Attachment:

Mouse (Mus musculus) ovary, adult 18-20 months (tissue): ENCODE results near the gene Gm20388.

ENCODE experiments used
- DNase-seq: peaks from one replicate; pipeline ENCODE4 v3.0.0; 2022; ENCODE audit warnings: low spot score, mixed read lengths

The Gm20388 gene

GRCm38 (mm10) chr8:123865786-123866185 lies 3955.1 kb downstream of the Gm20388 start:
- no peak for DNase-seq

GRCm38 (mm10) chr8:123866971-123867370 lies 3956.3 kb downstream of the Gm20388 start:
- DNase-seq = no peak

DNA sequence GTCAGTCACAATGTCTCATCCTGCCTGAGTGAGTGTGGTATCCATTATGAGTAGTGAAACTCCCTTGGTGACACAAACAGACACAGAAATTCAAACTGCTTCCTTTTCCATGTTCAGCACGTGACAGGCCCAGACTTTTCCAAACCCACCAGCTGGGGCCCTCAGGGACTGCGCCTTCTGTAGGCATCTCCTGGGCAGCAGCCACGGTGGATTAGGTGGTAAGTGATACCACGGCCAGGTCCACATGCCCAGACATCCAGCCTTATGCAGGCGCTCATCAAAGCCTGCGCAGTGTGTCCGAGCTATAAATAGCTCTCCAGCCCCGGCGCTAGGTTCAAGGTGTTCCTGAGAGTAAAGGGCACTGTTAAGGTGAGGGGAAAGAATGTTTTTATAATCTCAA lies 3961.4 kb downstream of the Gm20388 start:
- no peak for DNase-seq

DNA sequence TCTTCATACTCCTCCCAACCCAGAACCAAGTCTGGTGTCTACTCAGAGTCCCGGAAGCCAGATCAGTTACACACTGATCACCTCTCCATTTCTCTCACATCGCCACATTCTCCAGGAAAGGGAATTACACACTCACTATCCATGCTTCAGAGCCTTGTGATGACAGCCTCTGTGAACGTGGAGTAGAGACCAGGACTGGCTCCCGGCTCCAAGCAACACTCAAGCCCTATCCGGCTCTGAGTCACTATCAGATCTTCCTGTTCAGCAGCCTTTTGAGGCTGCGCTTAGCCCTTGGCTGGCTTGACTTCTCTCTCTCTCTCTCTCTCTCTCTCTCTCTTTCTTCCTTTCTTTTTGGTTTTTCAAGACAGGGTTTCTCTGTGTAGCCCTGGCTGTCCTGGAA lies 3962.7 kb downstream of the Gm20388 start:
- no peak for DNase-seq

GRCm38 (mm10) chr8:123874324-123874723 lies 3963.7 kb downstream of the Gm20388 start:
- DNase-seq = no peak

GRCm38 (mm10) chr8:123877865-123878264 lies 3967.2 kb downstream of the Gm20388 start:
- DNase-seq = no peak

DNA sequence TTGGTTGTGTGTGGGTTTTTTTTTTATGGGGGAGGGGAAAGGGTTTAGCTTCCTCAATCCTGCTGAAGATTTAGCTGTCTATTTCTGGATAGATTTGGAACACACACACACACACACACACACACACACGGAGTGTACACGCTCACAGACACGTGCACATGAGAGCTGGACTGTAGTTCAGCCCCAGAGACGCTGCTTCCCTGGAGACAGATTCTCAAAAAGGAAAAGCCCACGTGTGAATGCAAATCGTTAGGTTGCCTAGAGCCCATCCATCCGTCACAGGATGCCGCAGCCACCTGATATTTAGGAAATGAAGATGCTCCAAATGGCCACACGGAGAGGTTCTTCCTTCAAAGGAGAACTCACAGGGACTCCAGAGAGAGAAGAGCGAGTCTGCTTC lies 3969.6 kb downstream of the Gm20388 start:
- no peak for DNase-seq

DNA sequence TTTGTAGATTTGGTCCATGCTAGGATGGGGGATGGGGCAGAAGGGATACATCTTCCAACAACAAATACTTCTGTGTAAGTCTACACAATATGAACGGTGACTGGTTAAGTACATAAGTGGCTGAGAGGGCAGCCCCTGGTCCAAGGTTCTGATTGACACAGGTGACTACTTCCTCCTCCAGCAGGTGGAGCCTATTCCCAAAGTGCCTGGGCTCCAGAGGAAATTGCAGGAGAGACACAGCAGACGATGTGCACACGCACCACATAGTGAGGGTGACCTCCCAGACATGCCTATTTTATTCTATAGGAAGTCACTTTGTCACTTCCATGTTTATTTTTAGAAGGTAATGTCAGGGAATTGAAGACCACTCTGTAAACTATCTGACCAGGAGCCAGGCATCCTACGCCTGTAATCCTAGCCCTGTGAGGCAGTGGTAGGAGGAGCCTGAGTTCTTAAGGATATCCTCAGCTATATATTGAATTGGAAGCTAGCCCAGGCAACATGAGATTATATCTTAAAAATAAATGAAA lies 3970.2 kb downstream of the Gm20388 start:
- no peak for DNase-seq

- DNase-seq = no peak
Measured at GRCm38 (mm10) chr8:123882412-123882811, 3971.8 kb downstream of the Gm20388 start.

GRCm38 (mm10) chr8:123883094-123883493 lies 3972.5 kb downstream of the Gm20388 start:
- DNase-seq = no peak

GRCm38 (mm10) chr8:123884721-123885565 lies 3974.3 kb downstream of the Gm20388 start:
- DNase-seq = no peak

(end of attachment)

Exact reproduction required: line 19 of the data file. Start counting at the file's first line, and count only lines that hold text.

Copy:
DNA sequence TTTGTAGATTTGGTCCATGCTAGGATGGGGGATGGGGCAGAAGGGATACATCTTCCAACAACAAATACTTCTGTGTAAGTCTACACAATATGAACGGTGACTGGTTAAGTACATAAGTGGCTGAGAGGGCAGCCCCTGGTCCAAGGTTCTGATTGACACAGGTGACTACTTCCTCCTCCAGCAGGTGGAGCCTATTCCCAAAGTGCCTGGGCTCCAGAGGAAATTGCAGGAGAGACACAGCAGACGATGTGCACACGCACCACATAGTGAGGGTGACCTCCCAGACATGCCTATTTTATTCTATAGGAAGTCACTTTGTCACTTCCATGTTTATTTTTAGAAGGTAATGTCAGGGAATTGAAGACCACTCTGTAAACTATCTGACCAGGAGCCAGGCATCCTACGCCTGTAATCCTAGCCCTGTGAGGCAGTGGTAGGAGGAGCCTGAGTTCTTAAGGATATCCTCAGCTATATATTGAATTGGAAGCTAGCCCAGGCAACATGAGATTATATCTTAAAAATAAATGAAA lies 3970.2 kb downstream of the Gm20388 start: